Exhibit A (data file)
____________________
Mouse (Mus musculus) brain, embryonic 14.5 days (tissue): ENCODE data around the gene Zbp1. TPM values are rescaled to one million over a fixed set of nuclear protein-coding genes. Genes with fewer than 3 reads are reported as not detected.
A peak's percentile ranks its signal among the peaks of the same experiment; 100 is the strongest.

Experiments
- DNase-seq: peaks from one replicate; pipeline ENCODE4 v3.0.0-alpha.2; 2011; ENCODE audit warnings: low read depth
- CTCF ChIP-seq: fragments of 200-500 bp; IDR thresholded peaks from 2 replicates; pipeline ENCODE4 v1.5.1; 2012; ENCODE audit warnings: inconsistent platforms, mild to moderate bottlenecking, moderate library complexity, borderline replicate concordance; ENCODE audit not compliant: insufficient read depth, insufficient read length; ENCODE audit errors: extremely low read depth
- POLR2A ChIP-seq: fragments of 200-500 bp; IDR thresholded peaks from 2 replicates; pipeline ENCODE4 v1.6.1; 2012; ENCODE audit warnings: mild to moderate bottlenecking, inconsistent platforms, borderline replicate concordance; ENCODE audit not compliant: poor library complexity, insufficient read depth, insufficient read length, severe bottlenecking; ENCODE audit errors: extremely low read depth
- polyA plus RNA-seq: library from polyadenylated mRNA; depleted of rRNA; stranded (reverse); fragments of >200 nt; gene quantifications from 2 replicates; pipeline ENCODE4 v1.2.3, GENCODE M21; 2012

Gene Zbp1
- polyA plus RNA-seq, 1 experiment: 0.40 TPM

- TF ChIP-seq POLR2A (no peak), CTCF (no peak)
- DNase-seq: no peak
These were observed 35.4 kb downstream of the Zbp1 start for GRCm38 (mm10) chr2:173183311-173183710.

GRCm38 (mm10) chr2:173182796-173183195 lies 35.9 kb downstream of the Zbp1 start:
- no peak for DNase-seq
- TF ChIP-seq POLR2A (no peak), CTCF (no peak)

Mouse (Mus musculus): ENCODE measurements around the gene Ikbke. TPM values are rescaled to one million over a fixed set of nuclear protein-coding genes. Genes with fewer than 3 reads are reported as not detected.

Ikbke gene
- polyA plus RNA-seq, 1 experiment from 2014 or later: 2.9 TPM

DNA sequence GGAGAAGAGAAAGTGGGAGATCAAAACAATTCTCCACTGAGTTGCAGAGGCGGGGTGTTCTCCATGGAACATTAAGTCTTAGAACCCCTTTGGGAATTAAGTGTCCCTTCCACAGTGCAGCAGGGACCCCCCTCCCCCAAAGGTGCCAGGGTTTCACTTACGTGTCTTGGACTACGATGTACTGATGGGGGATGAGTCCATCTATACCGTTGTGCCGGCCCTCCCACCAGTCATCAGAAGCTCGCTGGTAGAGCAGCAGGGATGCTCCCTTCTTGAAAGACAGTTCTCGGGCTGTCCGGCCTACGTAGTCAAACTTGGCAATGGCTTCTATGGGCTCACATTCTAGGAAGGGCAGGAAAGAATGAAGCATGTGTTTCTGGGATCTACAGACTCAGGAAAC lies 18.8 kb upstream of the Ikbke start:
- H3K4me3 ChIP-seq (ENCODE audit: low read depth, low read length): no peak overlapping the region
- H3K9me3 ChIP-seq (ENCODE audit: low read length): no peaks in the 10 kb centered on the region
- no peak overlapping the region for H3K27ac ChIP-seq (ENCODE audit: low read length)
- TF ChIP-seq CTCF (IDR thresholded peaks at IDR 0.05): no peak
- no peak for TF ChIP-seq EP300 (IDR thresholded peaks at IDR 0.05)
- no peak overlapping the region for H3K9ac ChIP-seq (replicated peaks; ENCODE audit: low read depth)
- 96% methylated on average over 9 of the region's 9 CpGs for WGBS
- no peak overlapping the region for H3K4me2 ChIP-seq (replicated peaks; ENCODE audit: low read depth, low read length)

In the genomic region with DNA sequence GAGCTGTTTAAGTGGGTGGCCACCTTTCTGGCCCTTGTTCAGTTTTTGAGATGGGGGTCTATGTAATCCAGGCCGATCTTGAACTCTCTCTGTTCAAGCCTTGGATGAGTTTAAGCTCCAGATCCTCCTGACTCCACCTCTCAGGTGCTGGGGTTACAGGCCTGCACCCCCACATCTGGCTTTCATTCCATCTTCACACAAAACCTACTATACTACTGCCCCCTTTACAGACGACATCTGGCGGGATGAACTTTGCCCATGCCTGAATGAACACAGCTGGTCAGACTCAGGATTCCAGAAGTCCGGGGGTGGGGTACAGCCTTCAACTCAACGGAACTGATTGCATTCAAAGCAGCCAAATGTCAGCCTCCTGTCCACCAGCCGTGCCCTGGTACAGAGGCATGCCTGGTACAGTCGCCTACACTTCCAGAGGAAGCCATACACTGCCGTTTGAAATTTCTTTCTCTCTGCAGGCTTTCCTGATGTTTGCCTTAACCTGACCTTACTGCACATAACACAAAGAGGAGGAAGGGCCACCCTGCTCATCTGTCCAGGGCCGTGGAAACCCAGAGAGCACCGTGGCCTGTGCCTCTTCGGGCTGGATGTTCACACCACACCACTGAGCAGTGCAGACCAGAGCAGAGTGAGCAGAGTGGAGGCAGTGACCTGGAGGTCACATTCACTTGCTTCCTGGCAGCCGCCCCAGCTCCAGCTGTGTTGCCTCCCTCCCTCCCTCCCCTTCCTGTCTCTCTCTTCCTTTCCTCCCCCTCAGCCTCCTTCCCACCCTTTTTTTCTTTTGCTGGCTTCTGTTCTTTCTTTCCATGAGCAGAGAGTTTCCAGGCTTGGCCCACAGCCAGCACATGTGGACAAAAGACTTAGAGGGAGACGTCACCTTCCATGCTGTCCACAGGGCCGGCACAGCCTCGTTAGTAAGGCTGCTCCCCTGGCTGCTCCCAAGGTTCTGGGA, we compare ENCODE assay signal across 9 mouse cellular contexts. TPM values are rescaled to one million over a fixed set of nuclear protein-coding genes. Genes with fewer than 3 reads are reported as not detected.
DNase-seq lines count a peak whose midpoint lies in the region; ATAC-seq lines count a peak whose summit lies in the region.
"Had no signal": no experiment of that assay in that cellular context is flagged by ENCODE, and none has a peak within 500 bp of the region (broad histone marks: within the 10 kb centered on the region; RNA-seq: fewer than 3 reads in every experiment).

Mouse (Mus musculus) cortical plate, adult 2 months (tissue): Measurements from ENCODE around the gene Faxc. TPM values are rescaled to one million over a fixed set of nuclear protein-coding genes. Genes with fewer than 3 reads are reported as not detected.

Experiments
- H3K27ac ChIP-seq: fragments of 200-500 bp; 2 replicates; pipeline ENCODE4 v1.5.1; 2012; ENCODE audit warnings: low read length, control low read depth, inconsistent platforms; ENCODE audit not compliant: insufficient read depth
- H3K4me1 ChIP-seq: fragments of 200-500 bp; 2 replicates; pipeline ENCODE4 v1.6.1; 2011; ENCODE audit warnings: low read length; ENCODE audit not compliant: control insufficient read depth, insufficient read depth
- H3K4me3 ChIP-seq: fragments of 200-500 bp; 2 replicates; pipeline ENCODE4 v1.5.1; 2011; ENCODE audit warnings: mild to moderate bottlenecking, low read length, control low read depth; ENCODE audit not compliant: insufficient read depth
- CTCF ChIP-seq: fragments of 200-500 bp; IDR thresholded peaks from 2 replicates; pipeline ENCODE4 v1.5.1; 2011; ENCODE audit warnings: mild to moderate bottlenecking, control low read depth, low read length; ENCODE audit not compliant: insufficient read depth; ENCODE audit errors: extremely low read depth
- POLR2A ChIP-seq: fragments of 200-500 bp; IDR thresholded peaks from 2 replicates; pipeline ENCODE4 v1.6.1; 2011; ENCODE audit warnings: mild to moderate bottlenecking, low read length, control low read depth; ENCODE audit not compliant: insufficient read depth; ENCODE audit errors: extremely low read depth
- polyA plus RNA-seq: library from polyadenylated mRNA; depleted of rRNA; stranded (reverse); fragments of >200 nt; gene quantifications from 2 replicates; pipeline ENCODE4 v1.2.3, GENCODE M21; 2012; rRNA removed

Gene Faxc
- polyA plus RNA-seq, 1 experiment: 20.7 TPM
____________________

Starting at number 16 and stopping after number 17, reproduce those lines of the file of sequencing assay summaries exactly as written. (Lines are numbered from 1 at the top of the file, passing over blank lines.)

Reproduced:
Mouse (Mus musculus): ENCODE measurements around the gene Ikbke. TPM values are rescaled to one million over a fixed set of nuclear protein-coding genes. Genes with fewer than 3 reads are reported as not detected.

Ikbke gene